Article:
For years the actions of the ACLU have infuriated me. Their reflexively leftist positions have accomplished the exact opposite of what their name suggests: Instead of promoting civil liberties, they have hampered them at every opportunity, particularly by trying to eradicate symbols of Judaism and Christianity from public life and, by extension, have stifled free expression. Their successful bullying tactics have so cowed public officials that they simply fold when the ACLU comes complaining. In fact, the ACLU first targeted the city of Redlands, whose city seal also has a cross, and now bureaucrats there are busily taking black marker to the crosses until they can redesign the seal. Things must be pretty slow at the ACLU if this is all they can come up with as a threat to our national civil liberties.

By the way, the Los Angeles County seal also includes the pagan goddess Pomona, goddess of gardens and fruit trees, but that doesn’t seem to be a problem for the ACLU. Their animus is toward Christianity and Judaism, and it is as limitless as it is hypocritical. While they are now busily checking for crosses on county seals (and the cross on the Los Angeles County seal is so small they probably needed a magnifying glass to see it), they are only selectively bothered by Christian symbols. In 1995 they represented — are you ready? — the Ku Klux Klan, who were denied the right to erect a 6-foot cross in front of the Ohio Capitol State building. This bastion of “free speech” and civil liberties took up the Klansmens’ case (Capitol Square Review Board vs. Pinette), rejecting Ohio’s argument that allowing the display violated the separation of church and state. According to the ACLU, a tiny cross on a county seal representing part of the county’s history is intolerable, but an enormous cross put up by virulently racist Klansmen in front of a state capitol building is an expression of free speech. Got it?

Many of the demonstrators, led by radio talk show host Dennis Prager, argued that by eliminating the cross from the seal, the supervisors were rewriting history — a hallmark of totalitarian regimes. Like it or not, Los Angeles was founded by the Rev. Junipero Serra as a mission, making Christianity a central element in the county’s early history. For a group claiming to stand for free speech and civil liberties, eviscerating the truth of our history is unconscionable.

Most people understand the danger inherent in rewriting history. That’s why the 1,000-plus demonstrators at the Hall of Supervisors were multiracial, multiethnic and religiously diverse. (Of course, one would not know that from the coverage in the Los Angeles Times, which chose to include a photo making the gathered crowd look like a good ol’ boy come-to-Jesus meeting. The photo was so misleading and out of context that the Times ran a correction the following day.) I was pleased to find some of my religious friends among the crowd, including David Altschuler, who took his 10th-grade daughter out of school for the occasion. Like me, David came to show non-Jews that “many Jews appreciate the freedom that Christians in this country have granted to us.” Many people who noticed his kippah came up and thanked him for coming.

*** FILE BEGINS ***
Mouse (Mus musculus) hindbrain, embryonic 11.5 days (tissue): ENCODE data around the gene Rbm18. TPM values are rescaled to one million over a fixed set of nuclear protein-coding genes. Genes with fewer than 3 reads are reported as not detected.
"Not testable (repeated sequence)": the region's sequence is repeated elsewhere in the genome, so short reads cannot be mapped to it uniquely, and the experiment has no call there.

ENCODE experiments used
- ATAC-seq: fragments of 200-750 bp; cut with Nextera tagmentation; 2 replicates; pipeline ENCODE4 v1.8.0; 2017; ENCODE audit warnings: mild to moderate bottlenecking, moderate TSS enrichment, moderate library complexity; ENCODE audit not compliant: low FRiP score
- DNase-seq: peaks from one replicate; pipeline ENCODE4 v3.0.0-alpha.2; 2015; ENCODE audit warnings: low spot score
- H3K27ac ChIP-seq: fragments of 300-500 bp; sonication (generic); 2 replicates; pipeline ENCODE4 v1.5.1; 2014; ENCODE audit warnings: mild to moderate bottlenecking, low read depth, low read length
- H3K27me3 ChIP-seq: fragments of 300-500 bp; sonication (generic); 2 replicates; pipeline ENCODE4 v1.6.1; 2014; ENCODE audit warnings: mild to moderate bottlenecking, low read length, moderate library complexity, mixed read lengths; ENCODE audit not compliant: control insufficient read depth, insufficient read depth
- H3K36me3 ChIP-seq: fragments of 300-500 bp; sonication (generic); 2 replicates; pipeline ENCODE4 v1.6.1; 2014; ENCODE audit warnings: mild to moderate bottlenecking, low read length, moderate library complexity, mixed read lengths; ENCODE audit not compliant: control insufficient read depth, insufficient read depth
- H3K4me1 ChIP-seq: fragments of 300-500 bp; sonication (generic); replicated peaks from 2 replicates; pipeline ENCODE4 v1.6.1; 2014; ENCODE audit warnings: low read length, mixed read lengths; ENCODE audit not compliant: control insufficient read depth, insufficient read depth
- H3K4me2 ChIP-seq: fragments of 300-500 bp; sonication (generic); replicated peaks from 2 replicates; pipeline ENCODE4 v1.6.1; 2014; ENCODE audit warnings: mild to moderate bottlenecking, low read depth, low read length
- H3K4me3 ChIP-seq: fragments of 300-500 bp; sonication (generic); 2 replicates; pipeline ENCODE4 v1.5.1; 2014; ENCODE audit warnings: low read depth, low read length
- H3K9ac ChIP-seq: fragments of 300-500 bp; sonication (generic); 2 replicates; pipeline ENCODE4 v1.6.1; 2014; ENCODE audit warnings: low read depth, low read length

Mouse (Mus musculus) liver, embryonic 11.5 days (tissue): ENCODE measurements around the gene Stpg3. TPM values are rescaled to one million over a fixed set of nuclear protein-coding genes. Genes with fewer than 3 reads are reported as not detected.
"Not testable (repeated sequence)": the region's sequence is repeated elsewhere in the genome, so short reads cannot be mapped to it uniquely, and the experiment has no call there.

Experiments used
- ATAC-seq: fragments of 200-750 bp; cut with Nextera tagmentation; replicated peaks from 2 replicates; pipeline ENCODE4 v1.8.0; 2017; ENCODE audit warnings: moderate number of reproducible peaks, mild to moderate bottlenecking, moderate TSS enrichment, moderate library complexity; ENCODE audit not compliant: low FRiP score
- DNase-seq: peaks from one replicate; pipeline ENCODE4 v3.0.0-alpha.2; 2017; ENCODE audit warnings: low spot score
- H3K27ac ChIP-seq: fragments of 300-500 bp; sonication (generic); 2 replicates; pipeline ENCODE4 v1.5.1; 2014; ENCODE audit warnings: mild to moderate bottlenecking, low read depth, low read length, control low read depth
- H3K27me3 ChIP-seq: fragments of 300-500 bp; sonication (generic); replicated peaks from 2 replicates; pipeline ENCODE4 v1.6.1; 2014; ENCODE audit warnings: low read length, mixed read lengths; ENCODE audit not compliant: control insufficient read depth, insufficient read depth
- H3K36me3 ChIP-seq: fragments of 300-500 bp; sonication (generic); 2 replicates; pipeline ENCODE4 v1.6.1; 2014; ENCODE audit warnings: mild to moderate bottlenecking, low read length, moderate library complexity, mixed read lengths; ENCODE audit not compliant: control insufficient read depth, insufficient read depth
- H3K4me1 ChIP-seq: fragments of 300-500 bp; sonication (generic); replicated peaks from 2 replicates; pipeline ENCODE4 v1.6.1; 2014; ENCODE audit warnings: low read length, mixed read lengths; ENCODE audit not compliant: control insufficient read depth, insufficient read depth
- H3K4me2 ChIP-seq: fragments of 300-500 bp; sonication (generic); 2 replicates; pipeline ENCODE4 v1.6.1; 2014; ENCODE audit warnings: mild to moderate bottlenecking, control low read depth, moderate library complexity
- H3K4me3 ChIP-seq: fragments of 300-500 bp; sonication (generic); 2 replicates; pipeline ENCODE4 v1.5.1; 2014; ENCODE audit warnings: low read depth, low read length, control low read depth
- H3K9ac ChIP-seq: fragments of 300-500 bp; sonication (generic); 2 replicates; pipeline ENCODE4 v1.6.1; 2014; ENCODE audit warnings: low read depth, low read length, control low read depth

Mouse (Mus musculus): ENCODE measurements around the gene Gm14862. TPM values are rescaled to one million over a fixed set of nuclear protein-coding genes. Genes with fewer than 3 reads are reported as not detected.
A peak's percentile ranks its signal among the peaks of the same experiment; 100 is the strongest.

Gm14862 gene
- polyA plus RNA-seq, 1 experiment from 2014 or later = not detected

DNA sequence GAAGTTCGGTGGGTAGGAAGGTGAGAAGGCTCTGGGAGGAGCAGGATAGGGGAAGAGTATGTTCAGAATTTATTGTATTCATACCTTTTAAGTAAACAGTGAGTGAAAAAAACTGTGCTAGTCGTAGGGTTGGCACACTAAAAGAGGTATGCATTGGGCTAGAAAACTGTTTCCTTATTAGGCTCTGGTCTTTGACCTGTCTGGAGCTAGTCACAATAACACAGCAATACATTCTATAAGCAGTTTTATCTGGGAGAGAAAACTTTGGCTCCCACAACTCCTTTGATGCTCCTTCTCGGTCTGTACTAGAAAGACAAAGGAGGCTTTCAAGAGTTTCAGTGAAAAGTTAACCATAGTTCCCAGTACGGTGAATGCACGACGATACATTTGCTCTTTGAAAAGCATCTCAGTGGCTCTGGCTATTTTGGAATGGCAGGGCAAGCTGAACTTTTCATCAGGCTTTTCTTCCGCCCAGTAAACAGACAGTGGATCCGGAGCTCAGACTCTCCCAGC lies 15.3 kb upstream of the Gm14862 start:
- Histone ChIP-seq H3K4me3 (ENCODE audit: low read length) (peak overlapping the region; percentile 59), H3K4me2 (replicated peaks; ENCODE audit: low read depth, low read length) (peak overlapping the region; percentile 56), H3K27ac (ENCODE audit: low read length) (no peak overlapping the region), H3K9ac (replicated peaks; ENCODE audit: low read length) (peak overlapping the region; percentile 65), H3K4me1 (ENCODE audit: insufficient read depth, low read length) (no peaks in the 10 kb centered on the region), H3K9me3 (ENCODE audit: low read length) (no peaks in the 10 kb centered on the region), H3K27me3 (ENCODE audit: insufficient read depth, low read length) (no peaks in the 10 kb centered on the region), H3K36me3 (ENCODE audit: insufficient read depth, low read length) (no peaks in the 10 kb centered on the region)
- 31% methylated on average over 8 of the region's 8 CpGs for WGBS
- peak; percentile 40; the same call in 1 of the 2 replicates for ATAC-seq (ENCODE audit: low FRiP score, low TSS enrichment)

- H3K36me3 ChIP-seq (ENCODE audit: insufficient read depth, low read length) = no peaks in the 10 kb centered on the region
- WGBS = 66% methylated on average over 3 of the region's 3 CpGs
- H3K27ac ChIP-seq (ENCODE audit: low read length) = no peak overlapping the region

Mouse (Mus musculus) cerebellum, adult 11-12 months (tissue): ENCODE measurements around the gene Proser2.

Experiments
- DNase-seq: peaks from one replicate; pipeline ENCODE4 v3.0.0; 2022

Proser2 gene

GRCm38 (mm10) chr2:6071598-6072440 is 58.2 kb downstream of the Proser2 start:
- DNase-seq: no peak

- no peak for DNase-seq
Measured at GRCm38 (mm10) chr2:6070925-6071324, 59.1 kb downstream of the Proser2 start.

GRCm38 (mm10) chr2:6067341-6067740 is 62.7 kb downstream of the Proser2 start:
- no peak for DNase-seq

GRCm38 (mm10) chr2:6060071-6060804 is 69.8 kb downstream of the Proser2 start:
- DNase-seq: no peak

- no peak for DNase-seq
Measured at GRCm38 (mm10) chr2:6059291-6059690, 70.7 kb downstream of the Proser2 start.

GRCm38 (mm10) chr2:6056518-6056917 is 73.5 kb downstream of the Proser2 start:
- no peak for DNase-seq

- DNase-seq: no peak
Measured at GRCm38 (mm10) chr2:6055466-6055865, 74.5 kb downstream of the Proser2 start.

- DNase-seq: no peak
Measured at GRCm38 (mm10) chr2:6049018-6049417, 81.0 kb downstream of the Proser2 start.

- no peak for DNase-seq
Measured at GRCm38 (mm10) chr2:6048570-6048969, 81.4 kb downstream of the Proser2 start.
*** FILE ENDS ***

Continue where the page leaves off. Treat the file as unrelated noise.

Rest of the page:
I probably would not have come to value the importance of this issue had I not studied with Rabbi Daniel Lapin, founder and president of Toward Tradition and formerly the rabbi of the Pacific Jewish Center in Venice. For nearly 20 years, he has been a lone voice in the wilderness, arguing that it is the uniquely tolerant brand of Christianity practiced here that has given Jews the kind of freedom unprecedented anywhere in the Diaspora. On Jewish participation in the fight to save the cross on the seal, Lapin said, “Seldom have Jews appealed to the Christian community in vain when we needed help with issues important to us, such as supporting Soviet Jewish immigration or fighting domestic anti-Semitism. This is a chance for the organized Jewish community to return the favor.”

If anyone would have told me in my early adulthood that I’d become a defender of the cross, so to speak, I would have been as incredulous as if they’d also predicted I’d one day vote Republican. But people change. Sometimes, people become open to new ideas, even previously foreign ideas. The cross on the county seal is small, but the fight to preserve it is very, very big. I demonstrated not only to preserve the truth of our history, but also because I’ve had enough of the tyranny of the ACLU. This time, they’re after crosses. Can anybody doubt that next time it will be a Star of David?

Judy Gruen is an award-winning humorist and columnist for Religion News
Service. More of her columns can be found at www.judygruen.com.

Insurance Claim Debate Heats Up


Two antagonists in a long-simmering dispute about the handling of life insurance claims stemming from the Holocaust era took off their gloves last week in a bitter exchange of letters.

On one side stands Lawrence S. Eagleburger, chairman of the International Commission on Holocaust Era Insurance Claims (ICHEIC). ICHEIC was established in 1998 in Switzerland with a mission to speed up and settle claims against European insurance companies, at no cost to survivors and families of Holocaust victims.